1992 (English)In: Cerebrovascular Diseases, ISSN 1015-9770, E-ISSN 1421-9786, Vol. 2, no 1, 28-34 p.Article in journal (Refereed) Published
Abstract [en]

Living conditions and life satisfaction before and after stroke were assessed in 80 patients with acute stroke (mean age 73 years). The results were compared with a general elderly population. Already prior to their stroke the patients had more health problems, lower functional ability, more passive leisure time and lower global life satisfaction. Low life satisfaction was associated with dependence in the activities of daily living (ADL). Economic resources, social network and psychiatric morbidity before stroke did not differ from the general elderly population. At 3 months of follow-up, almost half of the patients reported low life satisfaction, compared to only 2% in the national sample. Major depression and ADL dependence were associated with low life satisfaction after stroke. We conclude that much of the disability and handicap seen in stroke patients is present already before the stroke. Stroke-related deterioration of ADL performance, major depression and social disintegration after stroke interact to further reduce life satisfaction for the stroke victims and their families.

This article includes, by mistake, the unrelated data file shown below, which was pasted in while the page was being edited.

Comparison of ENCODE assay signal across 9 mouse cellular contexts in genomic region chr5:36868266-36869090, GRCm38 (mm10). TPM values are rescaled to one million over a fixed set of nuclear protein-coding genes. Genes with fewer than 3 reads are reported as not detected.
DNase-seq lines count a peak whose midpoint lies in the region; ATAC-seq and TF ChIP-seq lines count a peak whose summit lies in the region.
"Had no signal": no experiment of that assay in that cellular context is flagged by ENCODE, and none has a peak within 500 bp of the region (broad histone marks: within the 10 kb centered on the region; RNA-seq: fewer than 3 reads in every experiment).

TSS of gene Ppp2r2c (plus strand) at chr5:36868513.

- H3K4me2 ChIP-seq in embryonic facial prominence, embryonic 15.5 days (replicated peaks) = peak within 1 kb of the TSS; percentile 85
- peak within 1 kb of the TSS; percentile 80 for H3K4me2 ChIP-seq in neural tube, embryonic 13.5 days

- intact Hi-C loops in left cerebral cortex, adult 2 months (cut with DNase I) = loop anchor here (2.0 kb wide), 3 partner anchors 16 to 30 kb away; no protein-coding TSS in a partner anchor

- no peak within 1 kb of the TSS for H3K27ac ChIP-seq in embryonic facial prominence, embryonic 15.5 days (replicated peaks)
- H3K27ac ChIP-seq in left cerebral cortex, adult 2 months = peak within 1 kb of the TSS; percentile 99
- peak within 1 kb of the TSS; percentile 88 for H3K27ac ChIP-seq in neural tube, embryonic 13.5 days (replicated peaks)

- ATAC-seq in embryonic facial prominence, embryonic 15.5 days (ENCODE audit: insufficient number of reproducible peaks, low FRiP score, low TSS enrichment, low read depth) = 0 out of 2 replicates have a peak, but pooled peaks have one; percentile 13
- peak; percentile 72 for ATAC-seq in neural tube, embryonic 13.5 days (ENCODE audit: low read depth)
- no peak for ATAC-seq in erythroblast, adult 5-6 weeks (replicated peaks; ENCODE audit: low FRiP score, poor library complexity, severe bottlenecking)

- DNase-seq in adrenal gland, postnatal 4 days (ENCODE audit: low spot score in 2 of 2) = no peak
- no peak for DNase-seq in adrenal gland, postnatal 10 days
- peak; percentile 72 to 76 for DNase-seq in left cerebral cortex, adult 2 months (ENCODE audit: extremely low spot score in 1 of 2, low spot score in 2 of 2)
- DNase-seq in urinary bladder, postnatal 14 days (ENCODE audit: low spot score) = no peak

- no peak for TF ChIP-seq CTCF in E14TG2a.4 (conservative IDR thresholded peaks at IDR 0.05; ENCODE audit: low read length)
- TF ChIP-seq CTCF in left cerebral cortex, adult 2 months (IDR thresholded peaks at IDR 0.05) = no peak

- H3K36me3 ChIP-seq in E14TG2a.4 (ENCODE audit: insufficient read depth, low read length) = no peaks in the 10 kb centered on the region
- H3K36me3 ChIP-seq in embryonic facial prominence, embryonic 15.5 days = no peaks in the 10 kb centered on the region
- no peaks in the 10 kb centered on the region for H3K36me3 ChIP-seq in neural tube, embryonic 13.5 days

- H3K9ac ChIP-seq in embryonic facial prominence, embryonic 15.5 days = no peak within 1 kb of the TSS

Place, publisher, year, edition, pages
S. Karger, 1992
National Category
Sociology Psychiatry
Identifiers
urn:nbn:se:umu:diva-99080 (URN)10.1159/000108984 (DOI)
Projects
digitalisering@umu
Available from: 2015-02-04 Created: 2015-02-03 Last updated: 2017-12-05
2. Psychosocial function and life satisfaction after stroke
Open this publication in new window or tab >>Psychosocial function and life satisfaction after stroke
1992 (English)In: Stroke, Vol. 23, no 4, 527-531 p.Article in journal (Refereed) Published
Abstract [en]

This prospective study was designed to describe different aspects of psychosocial function after stroke and the development of changes over time. A major aim has been to identify mental, functional, and social factors associated with low life satisfaction late after stroke.